TIME does right by Benedict XVI

How refreshing it was to read an opinion piece on TIME’s website (admittedly by a Catholic) that pays due regard to the achievements of Benedict XVI. Christopher Hale makes several excellent points in his op-ed which you should go and read (in part to encourage secular media such as TIME to be as balanced in their coverage in the future). But a few deserve highlighting:

If the Church is indeed undergoing a revolution, it is important to note that Francis himself did not fire the first shot. That feat belonged to his predecessor, Benedict XVI, who a year ago today announced his stunning decision to voluntarily renounce his office.

By renouncing the throne of Saint Peter, it was Benedict — not Francis — who performed the greatest act of papal humility in 2013, and perhaps the greatest act of papal humility during the two millennia history of the Catholic Church.

Benedict’s lesson for his Church and the world was clear: I love you. I choose you. You matter to me more than anything else…

…Benedict came into office during a strange and difficult time for the Catholic Church. The introvert pope had to replace the rock star Pope John Paul II during a time of great trial for the universal Church, which had been rocked by the sex abuse scandal in the United States and throughout the world.

Amidst the difficulties, Benedict attempted to re-center the Church around Jesus Christ. And when the dust settled, Benedict appeared to do the job well…

…To the surprise of many, Benedict’s teachings came back again and again to the central theme of God’s love…

…But of course, Benedict’s greatest act for the Church was his last action. In a world obsessed with the cult of personality and power, he reminded us that the greatest among us are the ones who give it all up for the sake of others.

Mr Hale also exposes the opinions on Benedict expressed in Rolling Stone for what they are: bilious, “mean-spirited antics”.

Even though the author is a guest writer for TIME, we can at least acknowledge that TIME has done something positive, allowing the record to be balanced on its website and allow a voice that goes against the libels that plague the reputation of Benedict XVI in the secular wilderness.


5 thoughts on “TIME does right by Benedict XVI

  1. Thank you for pointing out this article. Pope Benedict / Joseph Ratzinger is perhaps the greatest theologian of his generation. His writings had such intellectual and theological depth that they did not fit into the simplistic categories portrayed by the mainstream media or any person who sees the world in a binary fashion. He was a deep traditionalist but who also recognized the wisdom that modern discoveries are also part of God’s ongoing revelation. He brought back the Latin Mass and developed a deep ecological theology. He was a student of both St. Augustine and Teilhard de Chardin. He articulated the continuity of God’s relationship with humanity.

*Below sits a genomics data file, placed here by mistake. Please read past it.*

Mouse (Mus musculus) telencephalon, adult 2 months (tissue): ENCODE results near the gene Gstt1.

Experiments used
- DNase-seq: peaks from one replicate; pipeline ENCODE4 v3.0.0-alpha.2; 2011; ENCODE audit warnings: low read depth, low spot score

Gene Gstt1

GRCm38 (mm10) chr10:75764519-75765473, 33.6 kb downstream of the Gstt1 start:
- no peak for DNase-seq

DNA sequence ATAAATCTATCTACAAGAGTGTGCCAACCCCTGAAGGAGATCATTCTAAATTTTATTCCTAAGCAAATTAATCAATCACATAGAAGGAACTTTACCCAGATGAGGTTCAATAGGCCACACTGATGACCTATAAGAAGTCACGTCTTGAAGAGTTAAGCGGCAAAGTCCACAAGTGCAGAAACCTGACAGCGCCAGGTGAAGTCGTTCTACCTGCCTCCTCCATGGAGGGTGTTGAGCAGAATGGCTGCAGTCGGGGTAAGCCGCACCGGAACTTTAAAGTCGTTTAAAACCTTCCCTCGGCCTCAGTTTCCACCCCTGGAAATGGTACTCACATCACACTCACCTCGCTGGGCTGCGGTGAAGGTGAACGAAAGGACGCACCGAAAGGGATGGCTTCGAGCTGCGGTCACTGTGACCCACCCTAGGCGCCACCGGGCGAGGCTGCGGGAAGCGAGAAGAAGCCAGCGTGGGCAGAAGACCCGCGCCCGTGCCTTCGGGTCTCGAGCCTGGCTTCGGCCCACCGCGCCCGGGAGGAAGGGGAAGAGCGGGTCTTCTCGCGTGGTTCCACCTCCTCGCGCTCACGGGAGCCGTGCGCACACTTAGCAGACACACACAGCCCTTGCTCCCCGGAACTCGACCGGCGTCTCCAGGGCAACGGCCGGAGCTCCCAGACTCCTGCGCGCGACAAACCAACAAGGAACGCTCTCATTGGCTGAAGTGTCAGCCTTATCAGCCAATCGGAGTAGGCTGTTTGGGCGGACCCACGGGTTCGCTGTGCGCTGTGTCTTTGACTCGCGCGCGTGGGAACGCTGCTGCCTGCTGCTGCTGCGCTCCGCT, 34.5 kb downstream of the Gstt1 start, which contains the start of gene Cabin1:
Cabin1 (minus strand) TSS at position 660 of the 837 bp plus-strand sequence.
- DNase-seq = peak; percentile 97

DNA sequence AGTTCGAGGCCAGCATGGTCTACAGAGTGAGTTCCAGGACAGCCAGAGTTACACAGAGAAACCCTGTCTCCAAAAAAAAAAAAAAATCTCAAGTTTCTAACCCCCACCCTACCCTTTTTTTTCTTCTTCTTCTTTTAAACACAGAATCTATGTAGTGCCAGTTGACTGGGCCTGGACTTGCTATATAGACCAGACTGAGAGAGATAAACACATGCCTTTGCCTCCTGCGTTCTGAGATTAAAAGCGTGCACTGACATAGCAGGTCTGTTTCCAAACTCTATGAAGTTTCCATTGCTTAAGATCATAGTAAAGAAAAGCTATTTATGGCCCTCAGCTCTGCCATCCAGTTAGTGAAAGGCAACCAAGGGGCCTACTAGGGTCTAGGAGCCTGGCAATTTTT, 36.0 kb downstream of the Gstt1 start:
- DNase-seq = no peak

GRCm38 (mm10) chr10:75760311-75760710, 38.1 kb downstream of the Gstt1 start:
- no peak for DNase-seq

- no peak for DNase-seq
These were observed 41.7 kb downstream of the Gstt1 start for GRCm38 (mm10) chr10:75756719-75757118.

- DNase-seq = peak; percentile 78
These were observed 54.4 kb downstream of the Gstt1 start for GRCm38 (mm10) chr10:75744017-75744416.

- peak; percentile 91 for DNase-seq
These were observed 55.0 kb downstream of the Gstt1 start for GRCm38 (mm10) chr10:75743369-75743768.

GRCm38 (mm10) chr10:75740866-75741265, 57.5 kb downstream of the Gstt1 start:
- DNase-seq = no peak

Pope Benedict heeded the call of the Holy Spirit and the Church as CDF and Pope even though all indications are that he would rather than been teaching and writing. His pontificate appears to be sandwiched between two larger than life personalities and current history appears to view him as a transitional figure and scapegoat the abuses and corruption that have built up in the Church. However, I am hopeful (and I truly believe) that once current Western society recovers from its individualistic narcissism and rediscovers its connection to God, Pope Benedict will be seen as a prophet and guiding light of his generation, even if we did not recognize it at the time.

    W. Ockham

    Liked by 1 person

  2. Thank you for sharing Father. I love what you and the article’s author remind us of– that the greatest acts of love can be the most quiet and simple– yet, in turn, making them the most powerful.
    What Pope Benedict did, took, what the world observes or those who can actually see the heart of the issue, courage and great strength… yet it is only through Benedict’s great obedience and yielding to his role as truly a servant that is most exemplarily, as society as a whole looks to the loud and boisterous leaders and not so to the humble servant. May we be mindful that it is the quiet humble servant who perhaps hears the still small voice of God the loudest.
    Peace Father–


    1. It is pretty clear now that Ratzinger/Benedict XVI was a shy man, who preferred scholarship, prayer and liturgy to more high-profile public offices. Yet it was his scholarship, spirituality and devotion that saw him summoned to the sort of life he felt uncomfortable with. Yet for decades he served, vilified, often a lone voice. He never gave up nor spat the dummy.

      This is a humble man if ever there was one. As much as I worry about the recent, often speedy, canonizations of popes, even so surely Benedict XVI will one day be raised to our altars. And worthily so.



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